By Victoria Colliver
Friday, August 19, 2011
The ongoing contentious battle between two unions in one of the largest private-sector elections in U.S. history - representation of workers at Kaiser Permanente - is heating up again.
The National Union of Healthcare Workers filed new evidence Thursday with federal officials alleging that rival Service Employees International Union-United Healthcare Workers West is colluding with the health care giant to sway worker allegiance in what continues to be a highly contested dispute.
The filing comes after the National Labor Relations Board on Aug. 10 ordered a rerun of last fall’s elections involving more than 44,000 Kaiser employees after discounting the results due to allegations of misconduct.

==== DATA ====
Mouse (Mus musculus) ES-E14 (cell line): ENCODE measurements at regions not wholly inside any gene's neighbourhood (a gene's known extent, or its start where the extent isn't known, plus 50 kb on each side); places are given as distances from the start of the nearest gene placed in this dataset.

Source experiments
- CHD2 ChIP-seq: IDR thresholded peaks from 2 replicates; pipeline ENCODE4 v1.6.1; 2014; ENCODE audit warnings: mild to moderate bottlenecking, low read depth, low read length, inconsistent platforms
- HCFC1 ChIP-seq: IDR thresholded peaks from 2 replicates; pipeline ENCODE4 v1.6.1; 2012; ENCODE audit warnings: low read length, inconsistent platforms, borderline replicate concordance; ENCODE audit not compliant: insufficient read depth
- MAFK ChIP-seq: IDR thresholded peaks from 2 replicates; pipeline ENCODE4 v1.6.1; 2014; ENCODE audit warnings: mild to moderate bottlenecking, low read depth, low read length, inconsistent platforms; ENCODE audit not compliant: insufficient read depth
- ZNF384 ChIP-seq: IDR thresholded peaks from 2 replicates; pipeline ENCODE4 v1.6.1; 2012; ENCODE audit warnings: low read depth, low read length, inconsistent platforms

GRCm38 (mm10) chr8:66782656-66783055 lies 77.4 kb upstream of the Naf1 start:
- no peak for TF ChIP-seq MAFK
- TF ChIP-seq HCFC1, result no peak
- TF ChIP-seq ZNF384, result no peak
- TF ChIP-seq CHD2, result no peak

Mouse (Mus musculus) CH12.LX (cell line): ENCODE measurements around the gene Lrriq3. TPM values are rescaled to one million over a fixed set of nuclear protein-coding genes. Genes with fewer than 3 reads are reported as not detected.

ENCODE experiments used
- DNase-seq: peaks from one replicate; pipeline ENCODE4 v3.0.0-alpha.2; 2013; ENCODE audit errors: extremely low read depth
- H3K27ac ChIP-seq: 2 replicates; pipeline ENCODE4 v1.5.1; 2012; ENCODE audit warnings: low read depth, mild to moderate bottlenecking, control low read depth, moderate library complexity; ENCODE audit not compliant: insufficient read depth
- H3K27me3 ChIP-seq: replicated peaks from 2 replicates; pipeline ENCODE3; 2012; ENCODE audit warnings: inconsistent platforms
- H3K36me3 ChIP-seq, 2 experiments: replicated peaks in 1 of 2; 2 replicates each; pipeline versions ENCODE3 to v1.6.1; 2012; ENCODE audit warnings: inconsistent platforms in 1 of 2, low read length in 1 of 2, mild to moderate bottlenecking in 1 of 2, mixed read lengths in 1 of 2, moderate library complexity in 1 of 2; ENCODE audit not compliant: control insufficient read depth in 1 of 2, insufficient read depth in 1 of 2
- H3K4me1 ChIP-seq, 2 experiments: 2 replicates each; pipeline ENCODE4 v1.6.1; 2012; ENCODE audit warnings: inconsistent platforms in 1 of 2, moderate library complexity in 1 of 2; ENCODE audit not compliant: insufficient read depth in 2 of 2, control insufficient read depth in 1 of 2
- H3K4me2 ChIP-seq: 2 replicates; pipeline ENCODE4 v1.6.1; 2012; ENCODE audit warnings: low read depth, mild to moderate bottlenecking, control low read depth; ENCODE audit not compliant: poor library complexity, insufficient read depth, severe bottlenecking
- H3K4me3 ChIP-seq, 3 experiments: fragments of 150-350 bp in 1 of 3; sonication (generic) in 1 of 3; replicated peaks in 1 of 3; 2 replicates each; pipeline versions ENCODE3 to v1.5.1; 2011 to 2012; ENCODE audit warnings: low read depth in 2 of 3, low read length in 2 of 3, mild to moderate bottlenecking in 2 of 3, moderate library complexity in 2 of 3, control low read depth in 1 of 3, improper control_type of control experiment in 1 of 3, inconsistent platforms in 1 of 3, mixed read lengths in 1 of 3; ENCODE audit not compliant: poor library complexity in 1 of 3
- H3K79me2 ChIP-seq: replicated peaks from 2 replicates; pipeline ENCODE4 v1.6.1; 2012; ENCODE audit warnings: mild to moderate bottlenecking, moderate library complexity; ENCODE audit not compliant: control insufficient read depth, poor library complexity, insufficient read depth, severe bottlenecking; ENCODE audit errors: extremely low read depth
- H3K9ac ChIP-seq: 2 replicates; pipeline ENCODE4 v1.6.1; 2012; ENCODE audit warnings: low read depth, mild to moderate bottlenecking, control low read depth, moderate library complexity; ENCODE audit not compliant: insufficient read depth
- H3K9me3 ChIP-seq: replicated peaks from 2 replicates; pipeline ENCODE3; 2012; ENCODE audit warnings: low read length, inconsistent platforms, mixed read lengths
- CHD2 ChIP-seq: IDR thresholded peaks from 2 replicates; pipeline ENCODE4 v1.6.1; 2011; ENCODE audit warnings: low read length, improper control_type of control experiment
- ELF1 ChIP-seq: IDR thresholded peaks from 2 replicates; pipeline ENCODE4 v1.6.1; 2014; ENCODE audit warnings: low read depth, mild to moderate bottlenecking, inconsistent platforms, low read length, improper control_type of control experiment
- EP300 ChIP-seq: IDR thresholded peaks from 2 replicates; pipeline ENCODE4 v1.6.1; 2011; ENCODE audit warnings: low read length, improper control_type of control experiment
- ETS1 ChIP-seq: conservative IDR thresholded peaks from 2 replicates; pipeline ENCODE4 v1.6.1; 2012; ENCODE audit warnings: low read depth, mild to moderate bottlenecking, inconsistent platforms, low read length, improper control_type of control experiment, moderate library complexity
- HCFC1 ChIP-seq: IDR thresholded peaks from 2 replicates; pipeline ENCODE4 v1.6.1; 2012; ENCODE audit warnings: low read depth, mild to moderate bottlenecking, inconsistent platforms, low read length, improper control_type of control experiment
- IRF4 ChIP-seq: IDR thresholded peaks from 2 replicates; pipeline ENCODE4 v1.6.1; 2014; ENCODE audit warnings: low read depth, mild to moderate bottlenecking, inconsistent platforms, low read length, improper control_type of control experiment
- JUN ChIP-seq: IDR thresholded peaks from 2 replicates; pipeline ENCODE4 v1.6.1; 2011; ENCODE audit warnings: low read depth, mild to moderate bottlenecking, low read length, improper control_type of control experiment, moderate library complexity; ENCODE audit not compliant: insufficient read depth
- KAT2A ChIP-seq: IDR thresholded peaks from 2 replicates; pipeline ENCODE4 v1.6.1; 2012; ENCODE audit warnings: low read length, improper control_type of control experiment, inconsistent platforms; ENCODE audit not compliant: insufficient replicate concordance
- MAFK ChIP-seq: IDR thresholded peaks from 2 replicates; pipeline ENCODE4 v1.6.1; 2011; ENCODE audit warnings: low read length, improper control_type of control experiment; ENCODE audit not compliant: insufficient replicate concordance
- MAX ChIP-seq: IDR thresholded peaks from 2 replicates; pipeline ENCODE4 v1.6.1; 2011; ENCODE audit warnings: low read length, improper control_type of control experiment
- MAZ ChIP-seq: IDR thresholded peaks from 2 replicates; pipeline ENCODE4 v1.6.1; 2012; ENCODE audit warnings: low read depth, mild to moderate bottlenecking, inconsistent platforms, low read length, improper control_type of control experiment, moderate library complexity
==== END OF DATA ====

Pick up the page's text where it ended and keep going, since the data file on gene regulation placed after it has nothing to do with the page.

In October 2010, Kaiser employees voted by a strong margin to stick with SEIU rather than switch to NUHW, a newer union that broke away from SEIU in 2009. SEIU garnered 61.7 percent of the nearly 30,000 mail-in ballots cast compared to 38.3 percent for the upstart.
NUHW immediately contested the results, accusing both SEIU and Kaiser, which is headquartered in Oakland, of running a fear-based campaign and impeding employees’ free choice. A labor board administrative law judge found in July that SEIU had impeded employees’ free choice, and the board ordered a new election.
“We need a new election, but we don’t want it under the same conditions that allowed SEIU and Kaiser to cheat during the last election,” said Leighton Woodhouse, spokesman for NUHW, expressing concern that the judge did not find Kaiser guilty of similar conduct.
Read the full article at The San Francisco Chronicle.